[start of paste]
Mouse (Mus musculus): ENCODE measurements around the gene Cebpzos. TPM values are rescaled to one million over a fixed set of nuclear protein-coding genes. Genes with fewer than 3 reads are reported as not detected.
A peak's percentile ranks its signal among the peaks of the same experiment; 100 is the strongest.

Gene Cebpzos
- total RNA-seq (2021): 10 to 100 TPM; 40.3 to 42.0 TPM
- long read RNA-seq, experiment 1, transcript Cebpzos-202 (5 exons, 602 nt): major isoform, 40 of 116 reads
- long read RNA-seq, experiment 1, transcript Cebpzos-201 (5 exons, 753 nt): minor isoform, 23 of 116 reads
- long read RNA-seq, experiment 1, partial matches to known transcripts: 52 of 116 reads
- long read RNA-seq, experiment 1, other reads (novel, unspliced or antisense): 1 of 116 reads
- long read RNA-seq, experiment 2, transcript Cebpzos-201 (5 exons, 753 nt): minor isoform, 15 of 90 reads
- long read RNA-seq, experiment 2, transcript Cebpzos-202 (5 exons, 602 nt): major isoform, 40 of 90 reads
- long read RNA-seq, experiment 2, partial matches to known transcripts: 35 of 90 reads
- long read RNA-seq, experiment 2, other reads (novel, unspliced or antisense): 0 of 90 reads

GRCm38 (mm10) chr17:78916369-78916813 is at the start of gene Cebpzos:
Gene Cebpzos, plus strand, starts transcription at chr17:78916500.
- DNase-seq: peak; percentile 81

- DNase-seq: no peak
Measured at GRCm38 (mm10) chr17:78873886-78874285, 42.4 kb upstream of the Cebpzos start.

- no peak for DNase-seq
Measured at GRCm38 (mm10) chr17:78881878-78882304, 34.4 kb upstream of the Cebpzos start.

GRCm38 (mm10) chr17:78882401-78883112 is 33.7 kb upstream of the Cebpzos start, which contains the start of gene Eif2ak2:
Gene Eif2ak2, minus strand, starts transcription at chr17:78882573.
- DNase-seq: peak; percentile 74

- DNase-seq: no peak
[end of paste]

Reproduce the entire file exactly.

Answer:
Mouse (Mus musculus): ENCODE measurements around the gene Cebpzos. TPM values are rescaled to one million over a fixed set of nuclear protein-coding genes. Genes with fewer than 3 reads are reported as not detected.
A peak's percentile ranks its signal among the peaks of the same experiment; 100 is the strongest.

Gene Cebpzos
- total RNA-seq (2021): 10 to 100 TPM; 40.3 to 42.0 TPM
- long read RNA-seq, experiment 1, transcript Cebpzos-202 (5 exons, 602 nt): major isoform, 40 of 116 reads
- long read RNA-seq, experiment 1, transcript Cebpzos-201 (5 exons, 753 nt): minor isoform, 23 of 116 reads
- long read RNA-seq, experiment 1, partial matches to known transcripts: 52 of 116 reads
- long read RNA-seq, experiment 1, other reads (novel, unspliced or antisense): 1 of 116 reads
- long read RNA-seq, experiment 2, transcript Cebpzos-201 (5 exons, 753 nt): minor isoform, 15 of 90 reads
- long read RNA-seq, experiment 2, transcript Cebpzos-202 (5 exons, 602 nt): major isoform, 40 of 90 reads
- long read RNA-seq, experiment 2, partial matches to known transcripts: 35 of 90 reads
- long read RNA-seq, experiment 2, other reads (novel, unspliced or antisense): 0 of 90 reads

GRCm38 (mm10) chr17:78916369-78916813 is at the start of gene Cebpzos:
Gene Cebpzos, plus strand, starts transcription at chr17:78916500.
- DNase-seq: peak; percentile 81

- DNase-seq: no peak
Measured at GRCm38 (mm10) chr17:78873886-78874285, 42.4 kb upstream of the Cebpzos start.

- no peak for DNase-seq
Measured at GRCm38 (mm10) chr17:78881878-78882304, 34.4 kb upstream of the Cebpzos start.

GRCm38 (mm10) chr17:78882401-78883112 is 33.7 kb upstream of the Cebpzos start, which contains the start of gene Eif2ak2:
Gene Eif2ak2, minus strand, starts transcription at chr17:78882573.
- DNase-seq: peak; percentile 74

- DNase-seq: no peak